During the last decade there has been a welcome shift in Government policy towards post-16 education with less focus on pushing every young person towards university and more focus on providing a wider range of options. High quality apprenticeships and technical qualifications have been made a priority and I have been pleased to support excellent local training providers here in Central Devon (such as the Focus Training Group in Heathfield).
This is not to discourage anyone from applying to university – I am proud that the UK has some of the best universities in the world (with 4 ranked in the world’s top 15). In fact, over the years I have organised several trips for local sixth form pupils (including from South Dartmoor Community College) to Oxford University to encourage our young people to aim high and apply to the best universities if that is their goal. But university is not the best option for everyone and one of my first roles in Westminster was as a ministerial aide in the Business Department where I helped to double the number of young people embarking on apprenticeships. The headline statistics remain remarkable – 4 in 5 employers report improvements in productivity after taking on an apprentice and 9 in 10 employers take on their apprentice after they finish their course.
Last September the Government went a step further and introduced the first T-Level (Technical-Level) qualifications. More courses will be available from this September. T-Levels are the equivalent of three A-Levels and combine classroom study with industry placements, with students spending at least 45 days (or 315 hours) with an employer.
On Thursday further forms to post-16 education were announced that will build on this progress and simplify the system. After looking at what works well in other countries and consulting with the education sector, the options that young people have after their GCSEs will be made clearer. The reforms will create two paths for people who have completed GCSEs – an academic path (meaning qualifications that primarily lead to further study) and a technical path (meaning qualifications that primarily lead to skilled employment). Courses that are essentially duplicates of other courses will be scrapped and all courses will be vetted more vigorously to ensure they deliver high-quality training. The results will be greater consistency in the courses and qualifications that employers can really trust.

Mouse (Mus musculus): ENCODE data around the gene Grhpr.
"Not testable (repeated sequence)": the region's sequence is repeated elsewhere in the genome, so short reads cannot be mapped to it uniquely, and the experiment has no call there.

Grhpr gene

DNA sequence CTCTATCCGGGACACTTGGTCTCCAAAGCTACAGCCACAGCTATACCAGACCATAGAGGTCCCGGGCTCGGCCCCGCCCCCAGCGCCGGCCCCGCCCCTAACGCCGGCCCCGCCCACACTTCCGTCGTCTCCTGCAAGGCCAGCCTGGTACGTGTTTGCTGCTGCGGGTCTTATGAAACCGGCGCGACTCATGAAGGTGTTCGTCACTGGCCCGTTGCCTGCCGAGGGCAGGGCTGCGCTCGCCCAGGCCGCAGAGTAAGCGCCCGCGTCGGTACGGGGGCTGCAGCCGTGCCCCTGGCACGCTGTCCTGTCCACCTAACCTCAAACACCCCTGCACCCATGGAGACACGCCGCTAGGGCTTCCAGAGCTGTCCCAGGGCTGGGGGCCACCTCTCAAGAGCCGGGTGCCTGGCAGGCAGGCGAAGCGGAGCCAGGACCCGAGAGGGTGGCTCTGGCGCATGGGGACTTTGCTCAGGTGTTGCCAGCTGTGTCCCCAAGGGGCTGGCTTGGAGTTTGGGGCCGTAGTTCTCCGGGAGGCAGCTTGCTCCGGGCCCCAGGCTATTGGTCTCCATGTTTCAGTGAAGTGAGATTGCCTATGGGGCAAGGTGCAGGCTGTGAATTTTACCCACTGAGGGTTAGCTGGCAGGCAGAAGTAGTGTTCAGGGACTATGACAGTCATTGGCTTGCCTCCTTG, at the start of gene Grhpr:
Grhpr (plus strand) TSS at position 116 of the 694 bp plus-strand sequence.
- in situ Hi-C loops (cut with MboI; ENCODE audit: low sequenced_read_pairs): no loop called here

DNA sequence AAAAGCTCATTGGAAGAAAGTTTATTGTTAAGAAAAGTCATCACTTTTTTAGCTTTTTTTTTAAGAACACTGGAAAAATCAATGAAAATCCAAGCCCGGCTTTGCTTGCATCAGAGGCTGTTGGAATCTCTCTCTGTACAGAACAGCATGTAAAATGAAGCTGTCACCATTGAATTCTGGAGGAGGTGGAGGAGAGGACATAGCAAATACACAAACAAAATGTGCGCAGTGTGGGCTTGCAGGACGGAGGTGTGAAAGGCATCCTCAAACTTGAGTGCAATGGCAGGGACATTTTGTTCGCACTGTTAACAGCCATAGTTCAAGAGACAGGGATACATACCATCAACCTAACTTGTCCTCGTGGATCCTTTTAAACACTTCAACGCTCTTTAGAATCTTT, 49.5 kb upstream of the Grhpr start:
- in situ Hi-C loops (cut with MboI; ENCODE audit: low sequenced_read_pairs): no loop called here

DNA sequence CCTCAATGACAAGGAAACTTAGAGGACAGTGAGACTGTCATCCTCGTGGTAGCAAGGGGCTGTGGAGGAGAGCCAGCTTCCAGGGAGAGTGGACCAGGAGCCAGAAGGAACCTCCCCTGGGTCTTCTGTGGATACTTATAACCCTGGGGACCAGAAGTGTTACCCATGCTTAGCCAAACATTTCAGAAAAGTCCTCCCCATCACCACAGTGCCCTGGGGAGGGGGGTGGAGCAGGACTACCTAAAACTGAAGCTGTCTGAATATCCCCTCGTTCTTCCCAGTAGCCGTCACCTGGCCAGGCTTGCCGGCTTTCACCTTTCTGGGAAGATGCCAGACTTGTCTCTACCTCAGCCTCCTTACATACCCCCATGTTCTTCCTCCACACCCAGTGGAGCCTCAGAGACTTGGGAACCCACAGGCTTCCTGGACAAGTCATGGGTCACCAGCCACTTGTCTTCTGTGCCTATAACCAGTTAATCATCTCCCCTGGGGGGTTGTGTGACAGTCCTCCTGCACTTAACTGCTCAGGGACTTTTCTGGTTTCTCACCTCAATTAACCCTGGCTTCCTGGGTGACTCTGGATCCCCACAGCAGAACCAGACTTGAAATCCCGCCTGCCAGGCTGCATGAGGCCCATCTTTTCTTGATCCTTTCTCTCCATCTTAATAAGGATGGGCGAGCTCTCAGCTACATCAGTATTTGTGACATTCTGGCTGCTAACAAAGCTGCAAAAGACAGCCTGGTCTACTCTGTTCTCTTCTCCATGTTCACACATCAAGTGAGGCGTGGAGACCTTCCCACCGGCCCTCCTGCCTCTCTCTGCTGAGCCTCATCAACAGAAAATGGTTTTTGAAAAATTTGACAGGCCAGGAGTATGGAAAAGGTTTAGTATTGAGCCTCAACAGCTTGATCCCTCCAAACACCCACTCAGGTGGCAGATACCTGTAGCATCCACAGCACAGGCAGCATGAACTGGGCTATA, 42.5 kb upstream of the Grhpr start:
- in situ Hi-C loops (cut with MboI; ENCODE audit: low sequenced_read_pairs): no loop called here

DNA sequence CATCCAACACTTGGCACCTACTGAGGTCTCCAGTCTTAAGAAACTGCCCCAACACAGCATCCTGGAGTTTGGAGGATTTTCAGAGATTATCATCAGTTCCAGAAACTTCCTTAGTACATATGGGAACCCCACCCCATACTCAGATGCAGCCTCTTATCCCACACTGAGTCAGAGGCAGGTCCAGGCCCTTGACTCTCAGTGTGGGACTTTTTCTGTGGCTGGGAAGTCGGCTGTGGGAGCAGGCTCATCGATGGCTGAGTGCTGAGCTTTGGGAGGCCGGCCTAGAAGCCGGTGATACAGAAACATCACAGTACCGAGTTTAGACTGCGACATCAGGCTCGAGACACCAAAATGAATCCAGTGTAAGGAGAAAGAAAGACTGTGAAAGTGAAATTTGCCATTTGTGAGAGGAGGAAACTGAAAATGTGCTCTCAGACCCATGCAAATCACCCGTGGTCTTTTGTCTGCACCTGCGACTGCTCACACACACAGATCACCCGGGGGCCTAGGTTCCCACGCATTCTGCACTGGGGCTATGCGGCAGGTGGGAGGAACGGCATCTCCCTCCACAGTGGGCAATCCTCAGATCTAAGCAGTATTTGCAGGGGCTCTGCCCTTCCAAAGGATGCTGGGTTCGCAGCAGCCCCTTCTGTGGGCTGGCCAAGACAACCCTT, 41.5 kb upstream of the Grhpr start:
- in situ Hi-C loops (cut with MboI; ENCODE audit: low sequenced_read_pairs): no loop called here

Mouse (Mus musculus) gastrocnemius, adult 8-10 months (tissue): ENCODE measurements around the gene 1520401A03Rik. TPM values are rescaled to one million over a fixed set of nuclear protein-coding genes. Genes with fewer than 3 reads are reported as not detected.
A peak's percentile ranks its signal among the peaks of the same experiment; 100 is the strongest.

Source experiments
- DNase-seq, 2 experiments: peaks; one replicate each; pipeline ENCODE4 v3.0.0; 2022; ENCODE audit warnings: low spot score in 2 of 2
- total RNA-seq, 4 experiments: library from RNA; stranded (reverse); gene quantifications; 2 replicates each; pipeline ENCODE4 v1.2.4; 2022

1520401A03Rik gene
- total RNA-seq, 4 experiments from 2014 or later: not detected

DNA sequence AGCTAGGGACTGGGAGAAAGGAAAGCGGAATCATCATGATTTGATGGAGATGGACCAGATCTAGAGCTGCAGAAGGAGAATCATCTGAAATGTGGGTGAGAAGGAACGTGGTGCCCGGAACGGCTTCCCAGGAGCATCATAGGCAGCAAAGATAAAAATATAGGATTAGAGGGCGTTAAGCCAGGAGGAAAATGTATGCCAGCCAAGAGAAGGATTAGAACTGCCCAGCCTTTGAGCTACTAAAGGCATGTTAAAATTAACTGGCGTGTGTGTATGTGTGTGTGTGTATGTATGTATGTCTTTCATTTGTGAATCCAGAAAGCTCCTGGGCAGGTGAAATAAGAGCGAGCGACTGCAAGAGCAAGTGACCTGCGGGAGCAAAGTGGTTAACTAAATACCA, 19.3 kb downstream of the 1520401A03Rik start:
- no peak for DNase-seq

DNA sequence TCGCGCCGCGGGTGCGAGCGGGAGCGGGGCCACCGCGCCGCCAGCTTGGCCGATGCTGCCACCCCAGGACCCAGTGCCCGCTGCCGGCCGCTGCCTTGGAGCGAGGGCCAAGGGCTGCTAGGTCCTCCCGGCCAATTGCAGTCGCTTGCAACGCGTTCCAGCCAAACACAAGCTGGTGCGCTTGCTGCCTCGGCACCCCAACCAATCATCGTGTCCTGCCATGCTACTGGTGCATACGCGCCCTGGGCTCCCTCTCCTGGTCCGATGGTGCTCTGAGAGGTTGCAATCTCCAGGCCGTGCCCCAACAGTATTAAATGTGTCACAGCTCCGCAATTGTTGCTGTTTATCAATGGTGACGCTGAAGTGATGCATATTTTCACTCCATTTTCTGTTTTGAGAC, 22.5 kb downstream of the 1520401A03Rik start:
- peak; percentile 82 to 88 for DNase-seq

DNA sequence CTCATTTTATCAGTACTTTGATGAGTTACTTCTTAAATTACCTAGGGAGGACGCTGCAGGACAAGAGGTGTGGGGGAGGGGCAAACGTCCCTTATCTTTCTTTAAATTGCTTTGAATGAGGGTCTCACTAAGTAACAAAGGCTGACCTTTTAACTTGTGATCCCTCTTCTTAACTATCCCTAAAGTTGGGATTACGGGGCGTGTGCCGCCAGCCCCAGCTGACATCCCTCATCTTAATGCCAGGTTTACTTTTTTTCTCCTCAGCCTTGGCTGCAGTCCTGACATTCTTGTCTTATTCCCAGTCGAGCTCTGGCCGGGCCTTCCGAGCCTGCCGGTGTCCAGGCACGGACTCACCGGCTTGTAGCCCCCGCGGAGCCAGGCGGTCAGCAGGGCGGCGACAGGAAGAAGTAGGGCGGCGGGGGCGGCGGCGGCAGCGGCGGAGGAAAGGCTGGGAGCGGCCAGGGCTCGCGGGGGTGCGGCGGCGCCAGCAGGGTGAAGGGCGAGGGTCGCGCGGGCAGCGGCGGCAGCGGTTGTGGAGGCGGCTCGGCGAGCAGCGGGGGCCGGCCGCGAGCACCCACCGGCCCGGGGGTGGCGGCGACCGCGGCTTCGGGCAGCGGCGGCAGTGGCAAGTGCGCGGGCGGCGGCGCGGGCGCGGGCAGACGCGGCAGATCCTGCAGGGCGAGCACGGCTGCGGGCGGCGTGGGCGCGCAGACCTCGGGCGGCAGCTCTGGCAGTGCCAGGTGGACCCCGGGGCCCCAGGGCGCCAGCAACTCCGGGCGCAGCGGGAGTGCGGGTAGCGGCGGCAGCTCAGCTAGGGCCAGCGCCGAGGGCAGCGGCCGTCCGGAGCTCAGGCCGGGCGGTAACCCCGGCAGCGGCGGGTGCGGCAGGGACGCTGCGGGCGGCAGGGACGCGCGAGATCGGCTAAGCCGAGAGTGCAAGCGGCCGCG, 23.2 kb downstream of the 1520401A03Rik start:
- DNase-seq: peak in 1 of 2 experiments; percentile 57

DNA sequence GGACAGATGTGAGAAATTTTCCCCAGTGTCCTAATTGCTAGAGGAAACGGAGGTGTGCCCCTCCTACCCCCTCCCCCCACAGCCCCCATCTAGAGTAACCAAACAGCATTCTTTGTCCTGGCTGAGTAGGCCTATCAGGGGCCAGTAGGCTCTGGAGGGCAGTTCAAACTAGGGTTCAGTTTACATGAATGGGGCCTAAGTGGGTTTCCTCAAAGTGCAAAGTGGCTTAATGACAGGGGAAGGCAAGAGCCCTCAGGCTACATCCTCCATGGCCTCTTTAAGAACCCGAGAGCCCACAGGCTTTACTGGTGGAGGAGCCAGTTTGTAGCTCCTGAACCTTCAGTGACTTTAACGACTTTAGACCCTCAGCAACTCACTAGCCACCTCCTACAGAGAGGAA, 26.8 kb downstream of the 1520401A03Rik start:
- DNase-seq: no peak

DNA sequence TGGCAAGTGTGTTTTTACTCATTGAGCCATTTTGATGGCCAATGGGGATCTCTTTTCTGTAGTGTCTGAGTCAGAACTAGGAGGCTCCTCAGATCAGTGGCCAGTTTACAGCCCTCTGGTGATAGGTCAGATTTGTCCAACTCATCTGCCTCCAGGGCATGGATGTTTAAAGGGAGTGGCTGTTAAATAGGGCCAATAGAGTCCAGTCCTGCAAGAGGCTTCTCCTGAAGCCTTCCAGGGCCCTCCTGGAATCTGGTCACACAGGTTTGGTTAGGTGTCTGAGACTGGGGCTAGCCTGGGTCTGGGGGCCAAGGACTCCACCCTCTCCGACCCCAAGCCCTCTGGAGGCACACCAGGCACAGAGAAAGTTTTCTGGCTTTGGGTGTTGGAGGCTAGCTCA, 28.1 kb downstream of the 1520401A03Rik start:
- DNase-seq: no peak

It is also important that access to post-16 education is not limited to those who have just completed their GCSEs. We need people of all ages to have access to training opportunities, particularly since the Covid-19 pandemic is likely to reshape our economy. Around 400 free courses are available to adults without A-levels (or equivalent qualification) and I would urge anyone wanting to retrain or improve their skillset to check them out. I have compiled some useful links at www.melstridemp.com/reskillnow.
We will not be able to hold onto every job of the past, but by providing high-quality apprenticeships and training opportunities we can better prepare for the jobs of the future.